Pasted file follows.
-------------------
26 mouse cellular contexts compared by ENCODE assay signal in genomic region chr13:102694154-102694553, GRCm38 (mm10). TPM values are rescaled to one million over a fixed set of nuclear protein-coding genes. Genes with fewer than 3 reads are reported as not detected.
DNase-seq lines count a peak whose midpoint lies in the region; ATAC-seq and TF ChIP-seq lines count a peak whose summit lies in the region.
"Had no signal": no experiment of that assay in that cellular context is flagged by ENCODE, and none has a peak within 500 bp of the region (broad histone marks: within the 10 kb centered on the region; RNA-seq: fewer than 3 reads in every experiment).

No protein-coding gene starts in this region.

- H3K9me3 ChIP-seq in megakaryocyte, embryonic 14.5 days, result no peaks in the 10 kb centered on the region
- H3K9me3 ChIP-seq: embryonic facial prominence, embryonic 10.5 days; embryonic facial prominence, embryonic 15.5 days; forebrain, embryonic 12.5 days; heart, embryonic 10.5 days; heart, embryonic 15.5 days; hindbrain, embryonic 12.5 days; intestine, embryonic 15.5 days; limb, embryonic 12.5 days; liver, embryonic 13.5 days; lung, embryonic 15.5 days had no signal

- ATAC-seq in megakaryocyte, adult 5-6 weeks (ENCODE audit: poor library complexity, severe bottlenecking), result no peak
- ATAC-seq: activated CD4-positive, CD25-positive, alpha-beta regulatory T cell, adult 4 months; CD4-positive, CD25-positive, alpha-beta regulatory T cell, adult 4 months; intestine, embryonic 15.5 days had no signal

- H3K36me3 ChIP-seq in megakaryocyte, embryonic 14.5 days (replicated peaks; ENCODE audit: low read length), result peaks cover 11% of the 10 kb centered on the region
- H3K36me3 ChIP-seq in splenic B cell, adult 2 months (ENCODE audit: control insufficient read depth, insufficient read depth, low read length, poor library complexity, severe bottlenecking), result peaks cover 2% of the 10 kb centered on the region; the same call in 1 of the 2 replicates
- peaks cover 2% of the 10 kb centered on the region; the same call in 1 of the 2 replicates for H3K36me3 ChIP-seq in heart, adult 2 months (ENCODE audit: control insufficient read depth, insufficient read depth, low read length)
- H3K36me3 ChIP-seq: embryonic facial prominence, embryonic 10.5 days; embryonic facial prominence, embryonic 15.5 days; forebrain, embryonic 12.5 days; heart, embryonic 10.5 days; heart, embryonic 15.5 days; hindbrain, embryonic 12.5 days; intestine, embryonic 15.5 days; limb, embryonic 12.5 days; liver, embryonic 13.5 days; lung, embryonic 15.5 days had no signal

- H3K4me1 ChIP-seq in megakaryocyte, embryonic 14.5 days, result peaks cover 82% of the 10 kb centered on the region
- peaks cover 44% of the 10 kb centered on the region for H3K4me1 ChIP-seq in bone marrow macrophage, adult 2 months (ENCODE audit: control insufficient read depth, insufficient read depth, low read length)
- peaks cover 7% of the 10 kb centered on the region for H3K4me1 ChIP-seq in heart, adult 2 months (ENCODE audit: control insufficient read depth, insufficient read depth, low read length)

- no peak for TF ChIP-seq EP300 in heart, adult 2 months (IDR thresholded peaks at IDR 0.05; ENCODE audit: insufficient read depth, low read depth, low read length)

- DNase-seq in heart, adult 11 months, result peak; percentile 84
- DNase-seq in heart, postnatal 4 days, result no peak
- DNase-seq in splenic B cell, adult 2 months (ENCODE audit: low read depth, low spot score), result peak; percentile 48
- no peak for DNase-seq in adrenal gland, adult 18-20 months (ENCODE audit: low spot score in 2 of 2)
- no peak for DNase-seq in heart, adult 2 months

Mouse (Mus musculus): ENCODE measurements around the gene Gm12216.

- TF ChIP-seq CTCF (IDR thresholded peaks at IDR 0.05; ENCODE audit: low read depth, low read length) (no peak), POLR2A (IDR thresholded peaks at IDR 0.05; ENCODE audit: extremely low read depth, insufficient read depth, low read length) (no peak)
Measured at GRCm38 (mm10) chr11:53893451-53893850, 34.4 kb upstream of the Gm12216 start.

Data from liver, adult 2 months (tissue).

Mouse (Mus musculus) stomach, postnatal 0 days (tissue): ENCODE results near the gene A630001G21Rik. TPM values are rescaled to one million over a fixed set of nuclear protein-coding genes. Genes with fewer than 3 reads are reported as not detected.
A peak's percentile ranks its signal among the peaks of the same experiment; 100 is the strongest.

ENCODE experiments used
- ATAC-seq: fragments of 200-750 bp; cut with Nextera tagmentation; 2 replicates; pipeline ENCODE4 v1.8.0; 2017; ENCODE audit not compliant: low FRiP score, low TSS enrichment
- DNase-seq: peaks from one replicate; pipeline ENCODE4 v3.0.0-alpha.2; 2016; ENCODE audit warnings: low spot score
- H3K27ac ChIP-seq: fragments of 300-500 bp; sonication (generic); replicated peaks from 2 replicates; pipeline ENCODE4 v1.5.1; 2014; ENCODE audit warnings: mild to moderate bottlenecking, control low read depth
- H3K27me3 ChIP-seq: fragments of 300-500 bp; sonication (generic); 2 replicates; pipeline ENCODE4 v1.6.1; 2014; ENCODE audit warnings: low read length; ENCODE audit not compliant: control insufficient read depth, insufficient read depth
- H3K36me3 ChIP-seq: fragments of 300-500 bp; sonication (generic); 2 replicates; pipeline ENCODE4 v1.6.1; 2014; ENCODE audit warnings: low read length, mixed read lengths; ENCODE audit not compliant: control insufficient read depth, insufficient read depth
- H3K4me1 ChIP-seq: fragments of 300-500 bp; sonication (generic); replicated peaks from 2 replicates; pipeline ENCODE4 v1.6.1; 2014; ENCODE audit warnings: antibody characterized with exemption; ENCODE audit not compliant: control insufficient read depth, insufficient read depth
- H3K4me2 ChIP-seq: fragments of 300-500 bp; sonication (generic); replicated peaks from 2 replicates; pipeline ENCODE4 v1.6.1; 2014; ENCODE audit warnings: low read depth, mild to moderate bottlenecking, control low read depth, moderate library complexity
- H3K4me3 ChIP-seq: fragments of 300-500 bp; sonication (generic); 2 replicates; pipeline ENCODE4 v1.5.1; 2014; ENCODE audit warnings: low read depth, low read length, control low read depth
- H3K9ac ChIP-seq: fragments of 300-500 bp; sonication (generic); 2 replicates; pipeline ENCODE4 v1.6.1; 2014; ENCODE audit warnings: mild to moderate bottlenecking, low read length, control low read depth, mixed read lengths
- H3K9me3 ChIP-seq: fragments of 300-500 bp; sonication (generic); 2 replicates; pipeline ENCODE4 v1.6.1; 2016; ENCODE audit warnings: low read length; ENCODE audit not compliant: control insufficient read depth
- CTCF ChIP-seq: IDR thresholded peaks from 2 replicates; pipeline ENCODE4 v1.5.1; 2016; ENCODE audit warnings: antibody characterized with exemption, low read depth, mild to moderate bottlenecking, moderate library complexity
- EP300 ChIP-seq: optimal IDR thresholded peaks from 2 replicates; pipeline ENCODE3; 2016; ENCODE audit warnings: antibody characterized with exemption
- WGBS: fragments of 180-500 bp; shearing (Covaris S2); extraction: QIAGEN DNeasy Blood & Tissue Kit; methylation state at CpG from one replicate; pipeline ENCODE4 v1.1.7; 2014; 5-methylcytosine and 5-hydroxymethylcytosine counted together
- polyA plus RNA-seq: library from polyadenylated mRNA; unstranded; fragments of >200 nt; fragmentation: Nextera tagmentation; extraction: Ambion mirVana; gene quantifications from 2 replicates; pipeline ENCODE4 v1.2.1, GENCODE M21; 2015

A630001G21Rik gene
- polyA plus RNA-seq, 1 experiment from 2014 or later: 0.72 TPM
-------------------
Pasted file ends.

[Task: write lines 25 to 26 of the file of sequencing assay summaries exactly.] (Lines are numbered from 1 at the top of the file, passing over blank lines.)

Data from liver, adult 2 months (tissue).

Mouse (Mus musculus) stomach, postnatal 0 days (tissue): ENCODE results near the gene A630001G21Rik. TPM values are rescaled to one million over a fixed set of nuclear protein-coding genes. Genes with fewer than 3 reads are reported as not detected.